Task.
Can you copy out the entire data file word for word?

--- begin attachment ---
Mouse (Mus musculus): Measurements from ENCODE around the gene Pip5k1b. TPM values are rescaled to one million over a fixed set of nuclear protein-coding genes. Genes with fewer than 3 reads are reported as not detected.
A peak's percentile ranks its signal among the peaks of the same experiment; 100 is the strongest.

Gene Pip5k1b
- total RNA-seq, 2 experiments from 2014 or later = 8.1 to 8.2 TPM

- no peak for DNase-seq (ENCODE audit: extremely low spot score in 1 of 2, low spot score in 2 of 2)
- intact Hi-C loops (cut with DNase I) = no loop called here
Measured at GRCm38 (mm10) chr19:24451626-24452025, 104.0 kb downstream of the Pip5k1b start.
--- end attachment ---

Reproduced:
Mouse (Mus musculus): Measurements from ENCODE around the gene Pip5k1b. TPM values are rescaled to one million over a fixed set of nuclear protein-coding genes. Genes with fewer than 3 reads are reported as not detected.
A peak's percentile ranks its signal among the peaks of the same experiment; 100 is the strongest.

Gene Pip5k1b
- total RNA-seq, 2 experiments from 2014 or later = 8.1 to 8.2 TPM

- no peak for DNase-seq (ENCODE audit: extremely low spot score in 1 of 2, low spot score in 2 of 2)
- intact Hi-C loops (cut with DNase I) = no loop called here
Measured at GRCm38 (mm10) chr19:24451626-24452025, 104.0 kb downstream of the Pip5k1b start.